and fitted for all earthly joy, and is a copious if not generous, a welcomed, with a smile so heavenly various if not altogether wholesome, that it turned a remorseless sinner diet. Most abundant of all, there into a zealons penitent and saint, is the novel and the pseudo-novel. her ghastly bridegroom, Death:- To the latter class belong our serial all these were Clarissa's; and where, stories, among writers of which the on paper, shall we look upon her most notableare Mr.Dickens and Mr. like again? What are our novel Thackeray. These are not, properly heroines in this nineteenth century ? speaking, novels, for they are not Amy Robsart, Flora MacIvor, Lucy constructed on the principles of that Ashton, Diana Vernon — you that art, wholly unknown to the ancients, on your first appearance so capti. which may be called the narrativerated the world—we summon you dramatic, and for perfection in which to pass before us that we may genius of much the same order and pronounce in our calmer moments degree is required as for the drama deliberate judgment on you all. itself. Nicholas Nickleby and PenWell, you are sweet creatures; but dennis are not to be called novels, are you genuine women? Does any any more than are Tristram Shandy one of you possess a fair specimen and the Sentimental Journey. It of that miraculous complication- is indeed simply as a humorist that a woman's heart? Are you not Mr. Dickens has taken and will rather the romantic creations of a keep his place among the remark: brain impregnated with the spirit able writers of the age. If he had of an age when woman was wor- written only the Pickwick Papers shipped, but not understood P And this would be evident enough. is it not rather in the Rotten-Row They were a series of sketches of sense that you are charming?' middle and lower-class life and Then there was Mr. James, the manners perfectly admirable in their most wonderful grinder of three- way, and written with a freshness volume novels, on the Scott prin. and keenness of observation abso. ciple, that the world has erer seen lutely marvellous ; but it was an - not wholly unreadable, though observation not of character and they always begin with a tall motive, but of the mere externals of knight and a short one, and end humanity-appearance, manner, and with the triumph of virtue over mode of self-expression. From the vice. Of Mr. James's heroines one beginning to the end there is not can say nothing, simply because one of the characters which is real. there is nothing to say. Their Every one of them is a caricature, business is to be persecuted by not of a human being, but of the vicious knights, and rescued by superficial peculiarities of one. There virtuous ones ; and this they cer- is no more reality in Pickwick himtainly manage to perform tolerably self than there is in “Monsieve well. But both for Scott and his Jabot.' Both are the offspring of satellite James there is this to be the same intellectual faculty; both said, that they are not novel-writers, are exquisitely ridiculous, but but romance-writers; and that in a neither is the result of any parromance we do not look for any deep ticular knowledge of human nature. knowledge of human nature, butonly It is to a sense of mere humour, and or chiefly for picturesque description that not of the highest class, that and exciting incident. And inas- we owe both these creations. Commuch as poetry is an infinitely pare Pickwick and Falstaff. We higher thing than romance, so I laugh at Falstaff as we do at Pickbelieve that it is on his poetry (the wick for that which is personally most Homeric since Homer), and ridiculous in him, but we laugh not on his romances, that Sir Wal. much more at his moral weaknesses ter's title to immortality will mainly and follies. In Pickwick it is the rest.
tights and gaiters ; in Falstaff it is But Clarissa has led me from my the man. For Dickens bas humour subject, which is not our heroines only, Shakspeare had both humour but our books—the literature with and wit; Shakspeare had creative which the public has been fed since genius, Dickens has only an extraorcirculating libraries flourished. It dinarily-developed minietic faculty. 1859.]
Mr. Dickens and Mr. Thackeray.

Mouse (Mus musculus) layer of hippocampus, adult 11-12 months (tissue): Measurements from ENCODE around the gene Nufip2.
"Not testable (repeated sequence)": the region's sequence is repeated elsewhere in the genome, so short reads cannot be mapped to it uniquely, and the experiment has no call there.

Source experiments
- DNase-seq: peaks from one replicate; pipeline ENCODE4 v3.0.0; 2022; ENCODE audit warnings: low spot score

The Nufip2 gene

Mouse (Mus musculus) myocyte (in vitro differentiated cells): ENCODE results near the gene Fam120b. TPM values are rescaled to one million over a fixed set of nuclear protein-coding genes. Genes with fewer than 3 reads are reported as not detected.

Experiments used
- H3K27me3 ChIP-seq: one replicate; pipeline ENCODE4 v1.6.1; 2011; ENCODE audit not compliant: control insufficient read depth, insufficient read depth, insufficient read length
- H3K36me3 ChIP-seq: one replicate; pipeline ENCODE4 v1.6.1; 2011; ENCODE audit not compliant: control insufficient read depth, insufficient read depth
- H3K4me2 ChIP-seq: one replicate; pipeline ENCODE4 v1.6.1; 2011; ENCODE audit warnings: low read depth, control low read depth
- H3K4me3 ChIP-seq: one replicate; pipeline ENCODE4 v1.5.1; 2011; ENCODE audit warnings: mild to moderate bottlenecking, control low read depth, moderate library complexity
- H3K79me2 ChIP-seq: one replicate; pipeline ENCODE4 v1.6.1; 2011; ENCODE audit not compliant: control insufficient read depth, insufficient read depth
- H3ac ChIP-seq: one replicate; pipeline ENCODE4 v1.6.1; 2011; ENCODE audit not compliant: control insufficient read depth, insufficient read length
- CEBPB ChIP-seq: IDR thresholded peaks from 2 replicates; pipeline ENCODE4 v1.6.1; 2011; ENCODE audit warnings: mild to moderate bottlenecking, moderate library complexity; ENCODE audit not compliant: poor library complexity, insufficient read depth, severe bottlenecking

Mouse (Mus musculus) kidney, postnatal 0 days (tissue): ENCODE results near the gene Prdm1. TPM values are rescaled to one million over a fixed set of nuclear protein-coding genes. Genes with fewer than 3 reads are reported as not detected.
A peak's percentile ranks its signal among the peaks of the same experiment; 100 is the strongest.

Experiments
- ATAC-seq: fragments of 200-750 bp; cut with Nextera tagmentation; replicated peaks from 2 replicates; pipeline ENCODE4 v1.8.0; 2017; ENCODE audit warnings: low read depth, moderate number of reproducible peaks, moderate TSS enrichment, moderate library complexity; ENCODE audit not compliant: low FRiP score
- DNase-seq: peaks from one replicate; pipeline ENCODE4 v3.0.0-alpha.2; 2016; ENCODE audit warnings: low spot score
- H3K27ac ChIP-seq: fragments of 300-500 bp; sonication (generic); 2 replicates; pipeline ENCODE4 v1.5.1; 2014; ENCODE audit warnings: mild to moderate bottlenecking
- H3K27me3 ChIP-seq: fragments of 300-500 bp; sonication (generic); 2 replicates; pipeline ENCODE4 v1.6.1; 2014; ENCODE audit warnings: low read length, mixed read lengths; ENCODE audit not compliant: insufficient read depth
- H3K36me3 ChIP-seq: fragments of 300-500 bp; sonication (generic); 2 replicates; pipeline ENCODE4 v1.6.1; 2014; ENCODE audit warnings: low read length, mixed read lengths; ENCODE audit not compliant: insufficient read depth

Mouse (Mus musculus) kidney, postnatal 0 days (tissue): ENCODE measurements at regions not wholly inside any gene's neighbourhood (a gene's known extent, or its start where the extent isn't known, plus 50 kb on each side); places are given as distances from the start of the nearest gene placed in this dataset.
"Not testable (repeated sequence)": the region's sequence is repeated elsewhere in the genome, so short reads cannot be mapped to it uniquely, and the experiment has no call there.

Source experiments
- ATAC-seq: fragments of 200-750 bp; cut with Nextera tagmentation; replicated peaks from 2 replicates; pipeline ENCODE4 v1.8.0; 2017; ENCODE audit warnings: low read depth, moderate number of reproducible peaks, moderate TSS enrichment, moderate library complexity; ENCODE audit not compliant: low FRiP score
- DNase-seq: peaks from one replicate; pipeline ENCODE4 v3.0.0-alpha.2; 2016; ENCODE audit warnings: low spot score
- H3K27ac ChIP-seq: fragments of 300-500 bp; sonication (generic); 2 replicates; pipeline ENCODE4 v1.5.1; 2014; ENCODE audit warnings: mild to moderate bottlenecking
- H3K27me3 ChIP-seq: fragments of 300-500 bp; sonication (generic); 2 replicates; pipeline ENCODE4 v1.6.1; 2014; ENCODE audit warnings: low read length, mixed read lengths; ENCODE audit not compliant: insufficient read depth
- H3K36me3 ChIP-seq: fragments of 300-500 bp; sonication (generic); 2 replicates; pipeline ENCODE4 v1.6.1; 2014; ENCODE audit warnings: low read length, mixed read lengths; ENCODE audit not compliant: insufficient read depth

It is unquestionable, too, that the again; there are papers in it evi. later works of Dickens have by no dently bearing the mark of the means realized the expectations editor and well worthy of his raised by his first flights. It may palmiest days. be said indeed that every succeed. The humour of Mr. Thackeray is of ing series of .green monthlies ' bas a far finer and more subtle and at the stood a step lower than its prede. same time of a less joyous and gecessor, till at last they have died nial order, than that of Mr. Dickens. out from mere exhaustion of popu- The essential difference between larity. This is no doubt partly them is, that one is a humorist owing to the loss of the freshness only, the other a humorist and and kcen edge which are peculiar satirist combined. The weapon to maiden authorship; but also, I which Mr. Dickens employs to excite believe, it is in a great degree the risibility is little more than what is result of what Coleridge called commonly called 'fun,' and implies *ultra-crepidation. Having suc- none but the most superficial knowceeded with Pickwick, Mr. Dickens ledge of the motives of human resolved on attempting, elaborate action; the chief implement used stories with mysterious plots, tragic by Mr. Thackeray is the exposure dénouemens, and all the rest of it. of the littlenesses, meannesses, and The consequence was that the stories vulgarities of his fellow-creatures. failed both as regular tales and as The most successful of Mr. Dickens's humorous sketches of real life. humorous characters are rarely Their pathos is apt to be tawdry persons for whom we feel anything sentiment, their passion torn to rags, fike animosity or contempt. Most and their interest wound up to the of them, liowever ridiculous, are, so requisite pitch at the end by the far as they have any characters at coarse artifice of a savage murder. all, rather amiable than otherwise. On the other hand, each character, But with Thackeray we laugh and having to perform his part in a despise or hate at the same time. complicated narratire, is cramped Dickens will sketch you a Bath and straitened into a more or less footman utterly ridiculous in his artificial aspect, and loses the free pompous mimicry of high life, but and life-like appearance in which so as that your laughter, if slightly the unfettered Pickwickians each tinged with contempt, is in the main and all of them rejoice. The power good-natured enough. Thackeray of comic delineation in such cha- will take a London functionary of racters as Squeers, Sairey Gamp, the same order and anatomize him Mantalini, Pecksniff, and the rest, with a merciless delight, giving page is no doubt extraordinary; but the after page and chapter after chapter interest even in these is damped by to the exposure of all the vulgarity, the painful elaboration and total all the spite, the enry, the pride want of skill with which the story and servility, the selfishness and is constructed; and many of the meanness which are apt to be found characters are unnatural-odd with. in the worst specimens of the class, out being amusing, and grotesque at the same time .rendering' (as rather than ridiculous. If Mr. the painters say) with a forty preDickens had stood manfully to his Raphaelite power all that is most trade, which is the caricaturing of ridiculous in the form of expression real life and manners, and avoided and style of spelling characteristic all tragical and hysterical writing, of it, till we wonder how in one life every new work which he produced there can have been time and opwould have added to his fame. The portunity for acquiring knowledge success of the murder in Oliver Twist so perfect in its kind. There can may probably have operated to be no doubt which of these two divert him from the true line of his faculties is the highest, and which business; but there are thousands in the long run will be most who can describe a murder so as to lucrative. Mankind likes amusethrill your very soul with horror, ment, but it has a positive passion for one who can construct a 'plot' for satire. If you make your chafor a novel or a play. In Household racters lifelike, and at the same time Words Mr. Dickens is himself utterly contemptible and ridiculous,